"I'd been to institutions before where it was isolated and nothing worked," he said. "But this has changed my life and I thank God for it."

Rick Crawford, 24, another member, said he also found Christ through Set Free two years ago. "I had a problem with coke and pot and I couldn't have gotten over it without Jesus Christ," he said. "One thing about the ministry, we have all left ourselves to be used by God whether it's painting (over) graffiti on walls, or giving food to people who need it."

Despite these testimonials, some former Set Free followers, including the mother of 18-year-old Stacee Aguilar, who is married to Aguilar's son Geronimo, said they collected signed statements from 29 witnesses about alleged abuses at Set Free and presented their findings to officials at Calvary Chapel in Costa Mesa. Oden Fong, a minister of music at Calvary, said he forwarded the testimonies to the Christian Research Institute in Irvine.

Deborah Jenkins, 40, a former Set Free member who moved to Iowa last year, said Aguilar used to discourage her from having contact with her parents.

"One Sunday afternoon, he lovingly put his arm around me and said, 'I don't want you to see your mom and dad anymore. They're going to hell and you're sending them there,' " Jenkins said. "It just troubled me and I decided I just couldn't go there anymore."

Set Free's actions also have been scrutinized by the Christian Research Institute, a nonprofit fundamentalist cult-watching group based in Irvine.

An article in the May issue of its quarterly Christian Research Journal reported on allegations of abuses at the church. Among other things, the article charges that Aguilar tells people who they can date, arranges marriages and requires women to get his permission to use birth control.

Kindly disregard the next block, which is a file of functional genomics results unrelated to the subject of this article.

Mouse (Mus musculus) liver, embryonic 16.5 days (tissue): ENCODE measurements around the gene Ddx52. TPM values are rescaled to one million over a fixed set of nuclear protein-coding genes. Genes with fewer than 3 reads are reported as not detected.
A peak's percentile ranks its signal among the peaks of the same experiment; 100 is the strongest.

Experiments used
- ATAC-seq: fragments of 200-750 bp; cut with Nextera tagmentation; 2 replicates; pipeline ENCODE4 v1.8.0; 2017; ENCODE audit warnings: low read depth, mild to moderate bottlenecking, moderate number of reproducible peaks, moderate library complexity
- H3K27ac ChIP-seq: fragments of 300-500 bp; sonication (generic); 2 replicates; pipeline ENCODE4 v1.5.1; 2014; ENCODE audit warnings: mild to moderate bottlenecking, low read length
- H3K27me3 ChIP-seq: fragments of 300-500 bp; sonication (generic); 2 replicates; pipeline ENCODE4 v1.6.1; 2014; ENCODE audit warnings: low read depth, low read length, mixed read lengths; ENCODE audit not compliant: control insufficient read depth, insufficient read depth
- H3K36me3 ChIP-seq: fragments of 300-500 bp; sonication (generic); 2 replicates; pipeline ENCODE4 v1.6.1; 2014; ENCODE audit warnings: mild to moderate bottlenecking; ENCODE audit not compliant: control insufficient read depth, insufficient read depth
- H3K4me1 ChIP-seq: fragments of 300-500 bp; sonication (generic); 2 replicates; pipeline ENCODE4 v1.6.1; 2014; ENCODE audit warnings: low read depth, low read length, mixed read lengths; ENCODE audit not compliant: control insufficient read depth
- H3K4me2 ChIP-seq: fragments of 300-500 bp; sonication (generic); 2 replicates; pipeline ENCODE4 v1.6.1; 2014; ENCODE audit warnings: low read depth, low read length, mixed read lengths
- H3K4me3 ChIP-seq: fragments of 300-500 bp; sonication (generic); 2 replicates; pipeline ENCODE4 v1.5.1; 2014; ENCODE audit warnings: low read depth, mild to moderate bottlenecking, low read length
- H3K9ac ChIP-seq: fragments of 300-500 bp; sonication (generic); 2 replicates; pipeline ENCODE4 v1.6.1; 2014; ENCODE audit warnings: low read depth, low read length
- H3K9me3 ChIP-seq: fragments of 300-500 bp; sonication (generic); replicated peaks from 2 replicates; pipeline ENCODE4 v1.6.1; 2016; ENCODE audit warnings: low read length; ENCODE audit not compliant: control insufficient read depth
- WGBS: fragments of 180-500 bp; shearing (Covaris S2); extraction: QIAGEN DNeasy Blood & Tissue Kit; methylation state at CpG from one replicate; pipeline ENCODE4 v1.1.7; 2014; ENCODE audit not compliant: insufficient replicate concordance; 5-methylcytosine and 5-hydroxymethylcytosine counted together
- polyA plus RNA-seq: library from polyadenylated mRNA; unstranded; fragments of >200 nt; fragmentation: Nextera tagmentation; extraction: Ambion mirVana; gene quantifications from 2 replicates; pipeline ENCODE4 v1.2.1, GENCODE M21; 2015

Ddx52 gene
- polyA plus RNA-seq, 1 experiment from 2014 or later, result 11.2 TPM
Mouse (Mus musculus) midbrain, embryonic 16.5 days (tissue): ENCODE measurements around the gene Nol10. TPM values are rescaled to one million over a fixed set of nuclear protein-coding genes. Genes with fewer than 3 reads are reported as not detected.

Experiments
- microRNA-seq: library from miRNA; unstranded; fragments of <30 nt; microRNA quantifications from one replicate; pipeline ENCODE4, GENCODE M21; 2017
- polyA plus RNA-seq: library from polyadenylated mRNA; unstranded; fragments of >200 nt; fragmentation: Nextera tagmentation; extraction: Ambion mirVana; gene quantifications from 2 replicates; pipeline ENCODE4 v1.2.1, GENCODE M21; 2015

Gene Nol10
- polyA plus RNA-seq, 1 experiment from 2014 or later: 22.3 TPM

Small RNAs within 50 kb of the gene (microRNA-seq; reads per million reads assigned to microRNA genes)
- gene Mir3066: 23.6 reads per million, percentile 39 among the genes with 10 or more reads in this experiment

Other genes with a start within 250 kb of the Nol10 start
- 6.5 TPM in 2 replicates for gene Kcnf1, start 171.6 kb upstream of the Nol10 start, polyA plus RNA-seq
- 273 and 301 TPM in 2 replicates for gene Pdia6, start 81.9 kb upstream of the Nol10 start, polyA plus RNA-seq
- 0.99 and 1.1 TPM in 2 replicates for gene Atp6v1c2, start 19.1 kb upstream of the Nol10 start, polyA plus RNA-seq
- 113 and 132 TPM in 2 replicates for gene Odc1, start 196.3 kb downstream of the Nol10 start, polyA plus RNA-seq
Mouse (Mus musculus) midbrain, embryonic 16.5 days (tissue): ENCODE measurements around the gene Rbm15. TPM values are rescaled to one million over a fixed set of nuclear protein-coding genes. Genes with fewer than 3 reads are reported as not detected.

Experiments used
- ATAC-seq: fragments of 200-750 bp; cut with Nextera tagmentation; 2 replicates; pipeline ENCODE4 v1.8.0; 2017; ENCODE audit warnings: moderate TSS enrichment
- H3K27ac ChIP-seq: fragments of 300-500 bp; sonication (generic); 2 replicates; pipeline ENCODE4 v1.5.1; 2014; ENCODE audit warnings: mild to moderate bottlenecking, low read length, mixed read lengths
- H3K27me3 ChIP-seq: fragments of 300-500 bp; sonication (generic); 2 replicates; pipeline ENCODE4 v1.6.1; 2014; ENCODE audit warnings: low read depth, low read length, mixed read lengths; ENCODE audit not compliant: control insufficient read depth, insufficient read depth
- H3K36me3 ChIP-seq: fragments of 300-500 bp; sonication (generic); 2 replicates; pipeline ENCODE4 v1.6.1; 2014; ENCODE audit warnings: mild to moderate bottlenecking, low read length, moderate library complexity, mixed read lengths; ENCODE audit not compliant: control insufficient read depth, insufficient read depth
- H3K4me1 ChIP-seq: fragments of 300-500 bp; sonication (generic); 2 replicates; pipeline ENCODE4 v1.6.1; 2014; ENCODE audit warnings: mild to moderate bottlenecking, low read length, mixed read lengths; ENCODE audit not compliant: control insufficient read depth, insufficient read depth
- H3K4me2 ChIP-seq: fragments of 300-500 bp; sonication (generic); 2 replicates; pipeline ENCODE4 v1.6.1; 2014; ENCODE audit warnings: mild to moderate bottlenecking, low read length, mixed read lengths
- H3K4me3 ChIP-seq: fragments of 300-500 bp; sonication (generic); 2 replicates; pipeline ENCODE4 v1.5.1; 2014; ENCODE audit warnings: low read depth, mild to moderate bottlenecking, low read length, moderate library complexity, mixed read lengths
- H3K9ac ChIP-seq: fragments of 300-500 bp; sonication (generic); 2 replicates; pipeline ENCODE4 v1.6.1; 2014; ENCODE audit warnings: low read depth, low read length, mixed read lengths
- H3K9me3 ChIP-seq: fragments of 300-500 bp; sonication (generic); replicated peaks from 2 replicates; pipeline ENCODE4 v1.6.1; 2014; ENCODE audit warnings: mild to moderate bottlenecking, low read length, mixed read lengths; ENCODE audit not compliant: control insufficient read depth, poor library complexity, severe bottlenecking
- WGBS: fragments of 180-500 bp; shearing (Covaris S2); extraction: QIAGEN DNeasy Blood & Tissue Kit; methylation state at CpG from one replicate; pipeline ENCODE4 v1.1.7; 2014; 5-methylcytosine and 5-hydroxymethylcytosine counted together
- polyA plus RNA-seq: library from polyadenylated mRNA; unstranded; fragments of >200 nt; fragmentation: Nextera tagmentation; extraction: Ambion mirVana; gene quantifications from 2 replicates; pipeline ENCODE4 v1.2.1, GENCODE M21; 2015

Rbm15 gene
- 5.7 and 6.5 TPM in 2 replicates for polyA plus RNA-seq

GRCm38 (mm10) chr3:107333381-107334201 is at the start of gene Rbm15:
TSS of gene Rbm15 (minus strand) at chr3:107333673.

On a recent morning, dozens of youths, washcloths in hand, were scrubbing the walls outside the Set Free Church at 320 N. Anaheim Blvd. Others were washing vans and cars out back. A black and white bus emblazoned "Set Free Posse" rolled into the parking lot.

Inside, the spacious warehouse is a flurry of activity. Teen-agers methodically apply white paint to the bleachers. A biker sits hunched over in a corner, scribbling down passages from the Bible.

Meanwhile, Aguilar has retreated to his office tucked away in a back corner of the church. He is a robust man who wears his long dark hair in a ponytail. His jacket is emblazoned with the message "Trained to Serve Jesus."

"Here we have businessman, lowrider, surfer. It's like Noah's Ark of every kind," Aguilar said, describing his ministry. "It's like an L.A. church in Orange County."

He said most of the criticism stems from a vendetta by jealous in-laws and a few disgruntled former church members who have banded together to discredit Set Free.

"They (the in-laws) are upset because their daughters enjoy being at church and don't want to be around 'back-slidden' parents . . . people who used to believe in God but don't anymore," Aguilar said.

Aguilar, a self-described former drug addict, says he found Christ while serving time at the California Medical Facility at Vacaville, a state prison.

" . . . I told those men (inmates) that I was going to serve God for the rest of my life," he said.

According to state prison records, Aguilar was convicted of beating a child in 1977. According to an Anaheim police report, the incident occurred when Aguilar's girlfriend (now his wife) left him at home with her 3-year-old son. When she returned, the child had cuts, scratches and bruises that required hospital treatment.

Aguilar was sentenced to six months to 10 years in prison for the offense. After serving a year there, he was released on parole in April, 1978.

But Aguilar, who frequently alludes to his troubled past of violence and drugs, says all that is behind him. Today he is a member of the city's Gang Task Force and serves on the Anaheim Historical Preservation Society. Later this year, he plans to launch his campaign for a seat on the City Council.

"At most churches you just endure," Aguilar said. "But I saw a sign at Disneyland that said 'The Happiest Place on Earth,' and I felt that church should be just like that. By the time they leave here, they're fired up."